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Schools around the world
Even though there are schools all around the world, every country’s schools are very different. While they all see education as very important, children learn in a variety of different ways. We’ve picked some countries with very interesting education systems to share.
In China, schools teach children to improve their memory skills. When they get all the way to their university entrance exams, known as ‘gao-kao’, they will be expected to answer questions based on the facts they have memorised. This means that subjects like Maths and Science are very strong in China – you have to use facts to critically think.
Some people believe that the reason China focus on remembering facts is because their language is so intricate. With thousands of characters to remember, they start improving their memory skills from an early age. Morning exercise is also important. Every day before they start lessons, the whole school will line up in the playground and do stretching exercises to music.
All teachers in Finland have a Master’s degree. Children don’t start school until they are seven years old (although they can start education earlier in other programmes) and there are nine years of compulsory education. There is no primary or secondary school; their nine years of education will usually be in one school.
School starts a bit later than in the UK – somewhere between 9am and 9:45am. Often, Finnish children will have the same teacher for many years, rather than changing classrooms yearly. There is also a focus on learning Swedish in Finland, as they believe it is useful to know a language besides Finnish.
Education in South Korea is seen as very important. Many schools will start around 8am and finish around 4pm, however private school tutoring in the evenings is common. Many children will go to these schools for the evening to carry on studying. There is a very important exam called CSAT which will determine whether South Korean students will get into university, so children will work hard to make sure that they can do well in this exam. This means that while children are of school age, education is the top priority.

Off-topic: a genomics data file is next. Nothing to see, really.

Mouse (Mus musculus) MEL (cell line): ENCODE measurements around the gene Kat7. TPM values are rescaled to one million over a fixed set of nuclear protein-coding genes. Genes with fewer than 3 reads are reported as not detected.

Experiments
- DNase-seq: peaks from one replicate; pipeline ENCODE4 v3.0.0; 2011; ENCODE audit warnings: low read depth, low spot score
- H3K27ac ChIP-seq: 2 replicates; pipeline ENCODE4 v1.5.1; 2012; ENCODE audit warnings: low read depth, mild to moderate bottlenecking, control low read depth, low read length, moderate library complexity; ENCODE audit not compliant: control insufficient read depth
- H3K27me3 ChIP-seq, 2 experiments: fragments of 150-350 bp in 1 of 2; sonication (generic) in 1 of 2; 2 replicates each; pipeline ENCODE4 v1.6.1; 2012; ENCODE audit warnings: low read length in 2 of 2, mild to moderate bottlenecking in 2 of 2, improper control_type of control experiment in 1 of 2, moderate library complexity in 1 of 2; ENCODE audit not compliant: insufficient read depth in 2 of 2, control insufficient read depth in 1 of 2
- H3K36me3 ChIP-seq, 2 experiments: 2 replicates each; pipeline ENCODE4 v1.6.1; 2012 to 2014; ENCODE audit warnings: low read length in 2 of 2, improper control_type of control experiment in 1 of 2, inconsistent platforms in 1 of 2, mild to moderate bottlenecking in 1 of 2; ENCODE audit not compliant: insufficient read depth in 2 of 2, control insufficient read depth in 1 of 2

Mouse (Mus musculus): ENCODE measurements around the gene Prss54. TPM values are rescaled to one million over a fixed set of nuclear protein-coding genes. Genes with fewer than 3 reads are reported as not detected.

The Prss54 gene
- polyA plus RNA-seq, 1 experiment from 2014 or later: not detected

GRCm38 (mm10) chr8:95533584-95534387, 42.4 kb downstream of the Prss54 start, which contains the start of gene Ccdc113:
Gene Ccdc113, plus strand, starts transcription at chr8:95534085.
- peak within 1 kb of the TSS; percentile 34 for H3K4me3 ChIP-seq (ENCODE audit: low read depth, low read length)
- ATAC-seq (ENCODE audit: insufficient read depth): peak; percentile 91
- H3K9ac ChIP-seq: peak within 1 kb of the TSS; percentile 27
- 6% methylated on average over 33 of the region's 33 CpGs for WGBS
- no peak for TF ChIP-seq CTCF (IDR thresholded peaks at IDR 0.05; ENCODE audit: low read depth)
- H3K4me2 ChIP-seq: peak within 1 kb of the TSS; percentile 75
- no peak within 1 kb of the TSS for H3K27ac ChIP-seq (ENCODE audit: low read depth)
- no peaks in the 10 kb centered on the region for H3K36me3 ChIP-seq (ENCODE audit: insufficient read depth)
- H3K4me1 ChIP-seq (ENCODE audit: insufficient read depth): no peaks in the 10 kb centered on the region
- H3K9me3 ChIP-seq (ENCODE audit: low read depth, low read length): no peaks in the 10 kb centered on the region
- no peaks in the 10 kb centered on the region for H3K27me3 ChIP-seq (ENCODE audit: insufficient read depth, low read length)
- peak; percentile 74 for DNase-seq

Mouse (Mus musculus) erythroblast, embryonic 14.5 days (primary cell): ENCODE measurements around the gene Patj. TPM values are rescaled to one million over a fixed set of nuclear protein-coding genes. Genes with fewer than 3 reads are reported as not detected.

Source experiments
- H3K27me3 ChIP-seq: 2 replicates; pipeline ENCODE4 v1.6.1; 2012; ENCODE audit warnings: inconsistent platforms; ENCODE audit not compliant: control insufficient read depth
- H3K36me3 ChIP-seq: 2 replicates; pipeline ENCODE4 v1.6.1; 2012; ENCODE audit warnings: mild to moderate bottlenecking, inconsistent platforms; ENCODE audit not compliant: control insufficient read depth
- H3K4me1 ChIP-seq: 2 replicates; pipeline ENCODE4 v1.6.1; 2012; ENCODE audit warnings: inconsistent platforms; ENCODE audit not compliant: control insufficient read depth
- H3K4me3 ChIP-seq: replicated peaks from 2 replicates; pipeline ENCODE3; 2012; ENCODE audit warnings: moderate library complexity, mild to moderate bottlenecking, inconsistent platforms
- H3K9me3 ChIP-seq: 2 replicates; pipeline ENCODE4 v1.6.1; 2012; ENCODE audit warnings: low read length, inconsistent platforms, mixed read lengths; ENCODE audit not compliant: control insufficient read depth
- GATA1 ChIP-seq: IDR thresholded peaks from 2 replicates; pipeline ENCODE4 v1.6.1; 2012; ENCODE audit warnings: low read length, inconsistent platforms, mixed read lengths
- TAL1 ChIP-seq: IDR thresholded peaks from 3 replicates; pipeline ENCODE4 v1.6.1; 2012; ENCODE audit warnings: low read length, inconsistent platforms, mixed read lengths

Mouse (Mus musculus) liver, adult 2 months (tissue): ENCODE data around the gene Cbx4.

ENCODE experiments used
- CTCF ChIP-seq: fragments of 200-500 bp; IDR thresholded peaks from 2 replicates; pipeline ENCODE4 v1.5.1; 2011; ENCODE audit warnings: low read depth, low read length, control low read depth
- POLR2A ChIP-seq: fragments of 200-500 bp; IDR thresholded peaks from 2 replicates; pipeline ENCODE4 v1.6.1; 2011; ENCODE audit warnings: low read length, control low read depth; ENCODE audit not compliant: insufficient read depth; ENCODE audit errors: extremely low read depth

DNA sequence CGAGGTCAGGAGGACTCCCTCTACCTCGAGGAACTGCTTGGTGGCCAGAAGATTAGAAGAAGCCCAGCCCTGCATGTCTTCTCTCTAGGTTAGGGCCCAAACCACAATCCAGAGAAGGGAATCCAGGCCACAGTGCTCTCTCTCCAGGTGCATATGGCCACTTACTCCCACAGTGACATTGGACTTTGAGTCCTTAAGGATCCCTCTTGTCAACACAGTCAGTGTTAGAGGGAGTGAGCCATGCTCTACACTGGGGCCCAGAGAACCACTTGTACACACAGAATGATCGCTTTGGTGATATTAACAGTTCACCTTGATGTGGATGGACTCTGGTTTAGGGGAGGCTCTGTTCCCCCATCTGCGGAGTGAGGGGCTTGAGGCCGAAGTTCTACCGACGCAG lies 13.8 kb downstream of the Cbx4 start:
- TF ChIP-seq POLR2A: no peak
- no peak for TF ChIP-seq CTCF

There are a lot of similarities across the world when it comes to education too. For example, we all have our favourite time of the day: lunch time! While a lunch break might be typical of any school around the world, it can be a much different activity for each child. In Japan, children are involved in making and serving the food to learn about nutrition. Children will also clean up after themselves once they have finished their food. In Norway, you won’t see any canteens – children bring in their own packed lunch. There are many countries where children usually go home for lunch and some schools even finish at lunch time for the day!
Do you know of any other interesting schools around the world? Why not do some research and feedback to your family, friends or class teacher? We’d love to know what other interesting facts you can find.